Sometimes I get flak from my readership…because they're used to the heroic mode, where not only does someone solve their own problem, they save the world. Nobody does.

Nalo Hopkinson, associate professor of creative writing, on her new novel, “Sister Mine”


Latinos have been the victims of media stereotypes for decades and decades.

Carlos Cortés, professor emeritus of history, on his role as a cultural consultant for the children’s TV show “Dora the Explorer,” and making sure that stereotypes are not inadvertently inserted in the show


Even if noncitizens would not personally lose any voting power under districting plans that exclude them, they would stand to lose access to public benefits and some measure of policy influence. … So, even a limited change in the current rules — leaving congressional representation alone but allowing states and local governments to exclude noncitizens from the drawing of political districts — would cause significant political upheaval, to elected representatives with significant noncitizen constituencies and to the immigrants living in those districts.

Karthick Ramakrishnan, associate professor of political science, on the principle of 'one person, one vote,' established to make sure districts are drawn to equal population size, and possible repercussions if it allows the exclusion of noncitizens


You sign up for it, might as well. When it actually happens, it's surreal.

Alex Fishburn, undergraduate, whose bone marrow donation saved the life of a man from Iowa


We wanted to move away from this bipolar view (of Serra) and show the complexity of the period. Spanish and Indian culture blended in the missions and that, I think, is a very important story that's often drowned out. The missions were really about missionaries and California Indians. … This (exhibition) is like a super mission (people) can visit to really understand what it was like in the 18th century.

Steven Hackel, associate professor of history, on his role as co-curator of “Junípero Serra and the Legacies of the California Missions,” an exhibition which will run Aug. 17 to Jan. 6, 2014 at the Huntington Library


As a writer I have fought with Achebe. Railed against the anthropological bent of some of his work. Struggled with his complicated positioning of gender. Chaffed against his statements that were often presented as unassailable truths. … And yet in the end, I have to admit that I did not only admire him, at some level, as a literary son, I loved him. Everything that I have described is the complicated struggle between father and son. And in the same way as it is with fathers and sons, I realize only after his death just how much I loved him.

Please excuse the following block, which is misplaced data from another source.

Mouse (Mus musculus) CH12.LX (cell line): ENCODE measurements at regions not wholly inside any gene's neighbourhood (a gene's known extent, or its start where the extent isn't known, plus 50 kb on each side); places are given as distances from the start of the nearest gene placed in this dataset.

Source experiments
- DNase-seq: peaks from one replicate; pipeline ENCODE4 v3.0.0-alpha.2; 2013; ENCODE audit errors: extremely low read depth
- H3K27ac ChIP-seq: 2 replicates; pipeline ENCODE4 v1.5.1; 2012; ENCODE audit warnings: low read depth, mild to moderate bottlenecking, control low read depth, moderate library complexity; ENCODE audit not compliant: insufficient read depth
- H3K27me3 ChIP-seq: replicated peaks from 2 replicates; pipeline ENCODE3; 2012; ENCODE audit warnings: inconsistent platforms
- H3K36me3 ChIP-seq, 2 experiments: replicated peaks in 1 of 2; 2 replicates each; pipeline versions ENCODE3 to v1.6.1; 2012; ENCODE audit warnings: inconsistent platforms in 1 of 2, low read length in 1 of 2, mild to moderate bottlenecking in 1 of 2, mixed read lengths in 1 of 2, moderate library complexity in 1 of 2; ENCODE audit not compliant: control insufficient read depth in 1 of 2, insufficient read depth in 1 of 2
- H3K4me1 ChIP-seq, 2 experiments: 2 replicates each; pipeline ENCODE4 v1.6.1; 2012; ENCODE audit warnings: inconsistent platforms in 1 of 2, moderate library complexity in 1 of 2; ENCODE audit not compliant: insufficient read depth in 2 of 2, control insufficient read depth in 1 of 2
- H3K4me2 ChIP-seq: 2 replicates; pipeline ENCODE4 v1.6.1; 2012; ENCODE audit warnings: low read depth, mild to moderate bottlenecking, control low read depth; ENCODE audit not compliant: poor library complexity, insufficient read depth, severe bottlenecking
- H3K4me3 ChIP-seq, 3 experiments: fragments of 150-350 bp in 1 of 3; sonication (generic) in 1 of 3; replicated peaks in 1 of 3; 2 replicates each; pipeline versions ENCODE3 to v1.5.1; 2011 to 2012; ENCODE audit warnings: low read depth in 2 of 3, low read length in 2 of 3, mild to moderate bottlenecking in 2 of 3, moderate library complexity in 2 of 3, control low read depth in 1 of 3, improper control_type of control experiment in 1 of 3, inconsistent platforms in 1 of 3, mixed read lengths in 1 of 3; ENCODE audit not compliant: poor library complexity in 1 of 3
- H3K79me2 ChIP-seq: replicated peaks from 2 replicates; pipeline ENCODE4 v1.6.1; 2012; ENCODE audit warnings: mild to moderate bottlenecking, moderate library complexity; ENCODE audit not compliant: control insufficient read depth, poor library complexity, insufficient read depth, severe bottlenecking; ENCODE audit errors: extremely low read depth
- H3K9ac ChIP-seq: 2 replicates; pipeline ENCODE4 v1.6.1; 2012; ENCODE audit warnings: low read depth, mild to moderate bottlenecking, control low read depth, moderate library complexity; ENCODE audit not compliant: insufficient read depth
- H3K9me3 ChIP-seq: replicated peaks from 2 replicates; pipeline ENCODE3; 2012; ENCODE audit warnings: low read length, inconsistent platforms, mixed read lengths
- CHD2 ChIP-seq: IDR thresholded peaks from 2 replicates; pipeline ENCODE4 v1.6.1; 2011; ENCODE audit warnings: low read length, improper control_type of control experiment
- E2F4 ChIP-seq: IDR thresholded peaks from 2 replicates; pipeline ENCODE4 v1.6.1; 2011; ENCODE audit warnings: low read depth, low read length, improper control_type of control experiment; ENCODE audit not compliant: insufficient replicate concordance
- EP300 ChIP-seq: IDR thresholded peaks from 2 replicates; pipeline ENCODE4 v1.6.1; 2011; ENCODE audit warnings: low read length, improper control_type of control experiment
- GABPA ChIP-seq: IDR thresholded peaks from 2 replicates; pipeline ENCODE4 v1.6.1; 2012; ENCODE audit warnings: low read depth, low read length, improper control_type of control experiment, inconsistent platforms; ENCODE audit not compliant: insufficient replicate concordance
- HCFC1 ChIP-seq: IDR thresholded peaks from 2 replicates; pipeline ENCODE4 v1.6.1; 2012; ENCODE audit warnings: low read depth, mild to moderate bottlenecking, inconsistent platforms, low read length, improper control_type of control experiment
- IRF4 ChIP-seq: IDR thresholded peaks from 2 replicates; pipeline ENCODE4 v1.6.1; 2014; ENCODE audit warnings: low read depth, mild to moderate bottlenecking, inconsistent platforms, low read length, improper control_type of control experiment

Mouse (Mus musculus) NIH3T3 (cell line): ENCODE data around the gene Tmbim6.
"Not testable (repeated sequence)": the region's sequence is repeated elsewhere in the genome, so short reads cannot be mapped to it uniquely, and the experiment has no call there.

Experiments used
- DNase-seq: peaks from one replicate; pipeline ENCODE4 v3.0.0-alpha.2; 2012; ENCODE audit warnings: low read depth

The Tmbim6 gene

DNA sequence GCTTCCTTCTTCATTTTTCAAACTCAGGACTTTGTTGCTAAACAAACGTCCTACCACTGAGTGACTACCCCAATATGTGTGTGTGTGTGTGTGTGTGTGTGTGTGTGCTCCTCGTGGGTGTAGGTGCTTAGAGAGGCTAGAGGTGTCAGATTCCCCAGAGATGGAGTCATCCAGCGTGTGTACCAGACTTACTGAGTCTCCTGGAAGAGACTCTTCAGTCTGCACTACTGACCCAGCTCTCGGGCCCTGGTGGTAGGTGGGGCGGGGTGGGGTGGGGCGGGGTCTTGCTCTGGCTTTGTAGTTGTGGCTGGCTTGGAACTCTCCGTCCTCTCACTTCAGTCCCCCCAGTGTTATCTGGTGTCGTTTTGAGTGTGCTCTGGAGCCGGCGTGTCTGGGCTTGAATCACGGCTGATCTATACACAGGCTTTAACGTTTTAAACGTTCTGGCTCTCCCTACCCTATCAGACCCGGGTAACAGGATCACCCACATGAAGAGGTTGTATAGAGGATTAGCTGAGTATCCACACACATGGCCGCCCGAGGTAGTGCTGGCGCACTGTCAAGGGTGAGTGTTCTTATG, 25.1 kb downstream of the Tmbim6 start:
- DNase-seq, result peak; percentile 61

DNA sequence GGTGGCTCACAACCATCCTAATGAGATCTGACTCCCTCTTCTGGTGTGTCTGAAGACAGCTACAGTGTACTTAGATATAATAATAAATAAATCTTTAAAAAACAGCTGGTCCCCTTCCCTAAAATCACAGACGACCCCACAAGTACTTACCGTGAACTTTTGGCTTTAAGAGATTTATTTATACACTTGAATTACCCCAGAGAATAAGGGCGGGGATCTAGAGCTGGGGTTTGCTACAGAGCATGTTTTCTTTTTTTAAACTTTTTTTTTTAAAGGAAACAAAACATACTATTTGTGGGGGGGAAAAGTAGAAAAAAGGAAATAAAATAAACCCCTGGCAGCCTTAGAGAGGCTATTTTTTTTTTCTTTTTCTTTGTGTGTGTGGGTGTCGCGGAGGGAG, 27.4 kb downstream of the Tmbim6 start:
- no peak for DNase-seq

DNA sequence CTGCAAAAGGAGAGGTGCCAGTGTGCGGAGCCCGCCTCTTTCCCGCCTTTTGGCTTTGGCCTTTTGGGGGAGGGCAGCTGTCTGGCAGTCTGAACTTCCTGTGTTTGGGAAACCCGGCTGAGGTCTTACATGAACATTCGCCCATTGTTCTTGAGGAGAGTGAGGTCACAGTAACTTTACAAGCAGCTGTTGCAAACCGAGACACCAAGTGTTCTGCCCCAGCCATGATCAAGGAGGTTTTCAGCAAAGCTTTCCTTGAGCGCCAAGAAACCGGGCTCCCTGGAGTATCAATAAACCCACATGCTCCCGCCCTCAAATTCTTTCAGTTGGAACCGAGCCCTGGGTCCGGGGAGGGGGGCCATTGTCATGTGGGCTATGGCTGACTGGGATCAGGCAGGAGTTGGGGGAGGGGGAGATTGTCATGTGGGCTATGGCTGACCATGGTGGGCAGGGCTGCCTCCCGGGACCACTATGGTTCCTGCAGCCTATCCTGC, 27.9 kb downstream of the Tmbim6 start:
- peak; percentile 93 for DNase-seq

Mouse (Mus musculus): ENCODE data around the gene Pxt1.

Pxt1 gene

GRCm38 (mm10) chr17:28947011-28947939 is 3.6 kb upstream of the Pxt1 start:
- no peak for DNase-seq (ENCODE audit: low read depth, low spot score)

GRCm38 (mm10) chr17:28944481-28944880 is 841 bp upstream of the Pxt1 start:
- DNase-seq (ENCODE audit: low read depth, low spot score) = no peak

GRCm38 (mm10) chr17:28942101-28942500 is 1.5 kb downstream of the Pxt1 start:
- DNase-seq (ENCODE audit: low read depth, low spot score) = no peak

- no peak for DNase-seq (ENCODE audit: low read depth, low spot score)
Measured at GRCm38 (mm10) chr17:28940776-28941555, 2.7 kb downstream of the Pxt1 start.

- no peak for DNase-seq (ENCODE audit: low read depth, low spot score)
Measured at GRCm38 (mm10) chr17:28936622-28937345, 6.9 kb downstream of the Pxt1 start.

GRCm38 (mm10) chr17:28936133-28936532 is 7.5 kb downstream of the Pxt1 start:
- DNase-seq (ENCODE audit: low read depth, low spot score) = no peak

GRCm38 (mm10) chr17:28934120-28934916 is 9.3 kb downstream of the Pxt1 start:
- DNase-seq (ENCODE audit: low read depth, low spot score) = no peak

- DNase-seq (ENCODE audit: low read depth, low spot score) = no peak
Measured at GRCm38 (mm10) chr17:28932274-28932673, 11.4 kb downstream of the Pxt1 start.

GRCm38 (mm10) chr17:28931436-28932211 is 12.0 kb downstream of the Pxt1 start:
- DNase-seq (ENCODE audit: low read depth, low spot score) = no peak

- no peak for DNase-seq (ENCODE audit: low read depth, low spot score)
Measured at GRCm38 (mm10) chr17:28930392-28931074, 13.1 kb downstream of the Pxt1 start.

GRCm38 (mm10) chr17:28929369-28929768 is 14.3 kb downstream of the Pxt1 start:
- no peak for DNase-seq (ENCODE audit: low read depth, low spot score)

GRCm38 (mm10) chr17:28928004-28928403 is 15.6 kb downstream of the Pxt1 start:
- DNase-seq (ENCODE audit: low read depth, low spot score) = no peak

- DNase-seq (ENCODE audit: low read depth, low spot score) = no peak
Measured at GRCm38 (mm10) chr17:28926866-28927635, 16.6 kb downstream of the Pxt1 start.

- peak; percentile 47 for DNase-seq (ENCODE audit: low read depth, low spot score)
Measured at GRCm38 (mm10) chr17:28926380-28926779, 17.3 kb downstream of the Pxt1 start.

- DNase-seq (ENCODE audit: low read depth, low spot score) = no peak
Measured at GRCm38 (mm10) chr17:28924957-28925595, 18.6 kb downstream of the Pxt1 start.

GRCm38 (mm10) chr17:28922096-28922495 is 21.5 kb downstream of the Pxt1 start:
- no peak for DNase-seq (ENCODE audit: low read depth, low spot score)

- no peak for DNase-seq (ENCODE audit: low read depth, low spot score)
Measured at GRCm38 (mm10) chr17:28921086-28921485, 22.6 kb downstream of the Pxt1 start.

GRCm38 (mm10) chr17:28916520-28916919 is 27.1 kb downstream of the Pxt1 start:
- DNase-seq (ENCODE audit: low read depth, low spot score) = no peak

Chris Abani, professor of creative writing, on the recent passing of writer Chinua Achebe


Where we are now is kind of exciting because I think everybody agrees that people are sincere about their reports. They have these experiences and the question is of meaning or indication. I’m open to the possibility that we won’t be able to fully explain it. But my default assumption is naturalistic and scientific, and I would like to see more and more understanding—a better understanding of the underlying brain processes in these experiences.

John Fischer, distinguished professor of philosophy, on the $5 million grant he received to study immortality


I had his words, all these years, on the old answering machine, until I began to write this essay, exactly ten years after he died. The little beige plastic square sits on a wedge of wooden shelf in my kitchen. … Then a windstorm slammed all the doors and windows in my house, and my dog lost her mind, and she ran into the kitchen and knocked the machine off the shelf, and the message I had saved for ten years was erased. The machine still works. But my brother's voice is gone.

Susan Straight, professor of creative writing, speaking about her deceased brother


Top of Page